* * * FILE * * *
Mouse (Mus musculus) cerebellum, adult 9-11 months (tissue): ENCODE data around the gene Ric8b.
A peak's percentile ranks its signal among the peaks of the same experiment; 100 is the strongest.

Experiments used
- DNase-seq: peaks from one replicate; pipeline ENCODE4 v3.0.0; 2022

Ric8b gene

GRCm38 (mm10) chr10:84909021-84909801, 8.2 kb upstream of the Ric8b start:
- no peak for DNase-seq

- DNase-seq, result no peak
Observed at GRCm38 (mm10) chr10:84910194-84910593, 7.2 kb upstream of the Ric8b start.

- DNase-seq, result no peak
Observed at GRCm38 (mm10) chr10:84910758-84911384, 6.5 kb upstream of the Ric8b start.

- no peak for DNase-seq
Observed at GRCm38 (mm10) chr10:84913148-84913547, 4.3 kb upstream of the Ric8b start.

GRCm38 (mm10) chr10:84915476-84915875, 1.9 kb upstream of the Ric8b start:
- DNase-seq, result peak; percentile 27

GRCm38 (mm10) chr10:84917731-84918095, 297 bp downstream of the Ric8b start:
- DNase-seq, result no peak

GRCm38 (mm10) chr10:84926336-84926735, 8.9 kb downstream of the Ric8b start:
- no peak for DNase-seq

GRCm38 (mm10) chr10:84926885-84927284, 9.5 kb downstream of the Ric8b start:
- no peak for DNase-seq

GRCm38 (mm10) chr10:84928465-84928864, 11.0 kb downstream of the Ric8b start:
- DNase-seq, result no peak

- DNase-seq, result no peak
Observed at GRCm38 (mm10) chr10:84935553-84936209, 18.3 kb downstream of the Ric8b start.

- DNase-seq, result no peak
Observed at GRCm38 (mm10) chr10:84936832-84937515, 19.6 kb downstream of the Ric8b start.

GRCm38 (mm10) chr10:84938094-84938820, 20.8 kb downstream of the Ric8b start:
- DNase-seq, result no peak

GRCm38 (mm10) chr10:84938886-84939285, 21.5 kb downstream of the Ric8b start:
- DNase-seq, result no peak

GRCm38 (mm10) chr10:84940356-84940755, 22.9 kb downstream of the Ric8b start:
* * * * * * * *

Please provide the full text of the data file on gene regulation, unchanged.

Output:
Mouse (Mus musculus) cerebellum, adult 9-11 months (tissue): ENCODE data around the gene Ric8b.
A peak's percentile ranks its signal among the peaks of the same experiment; 100 is the strongest.

Experiments used
- DNase-seq: peaks from one replicate; pipeline ENCODE4 v3.0.0; 2022

Ric8b gene

GRCm38 (mm10) chr10:84909021-84909801, 8.2 kb upstream of the Ric8b start:
- no peak for DNase-seq

- DNase-seq, result no peak
Observed at GRCm38 (mm10) chr10:84910194-84910593, 7.2 kb upstream of the Ric8b start.

- DNase-seq, result no peak
Observed at GRCm38 (mm10) chr10:84910758-84911384, 6.5 kb upstream of the Ric8b start.

- no peak for DNase-seq
Observed at GRCm38 (mm10) chr10:84913148-84913547, 4.3 kb upstream of the Ric8b start.

GRCm38 (mm10) chr10:84915476-84915875, 1.9 kb upstream of the Ric8b start:
- DNase-seq, result peak; percentile 27

GRCm38 (mm10) chr10:84917731-84918095, 297 bp downstream of the Ric8b start:
- DNase-seq, result no peak

GRCm38 (mm10) chr10:84926336-84926735, 8.9 kb downstream of the Ric8b start:
- no peak for DNase-seq

GRCm38 (mm10) chr10:84926885-84927284, 9.5 kb downstream of the Ric8b start:
- no peak for DNase-seq

GRCm38 (mm10) chr10:84928465-84928864, 11.0 kb downstream of the Ric8b start:
- DNase-seq, result no peak

- DNase-seq, result no peak
Observed at GRCm38 (mm10) chr10:84935553-84936209, 18.3 kb downstream of the Ric8b start.

- DNase-seq, result no peak
Observed at GRCm38 (mm10) chr10:84936832-84937515, 19.6 kb downstream of the Ric8b start.

GRCm38 (mm10) chr10:84938094-84938820, 20.8 kb downstream of the Ric8b start:
- DNase-seq, result no peak

GRCm38 (mm10) chr10:84938886-84939285, 21.5 kb downstream of the Ric8b start:
- DNase-seq, result no peak

GRCm38 (mm10) chr10:84940356-84940755, 22.9 kb downstream of the Ric8b start: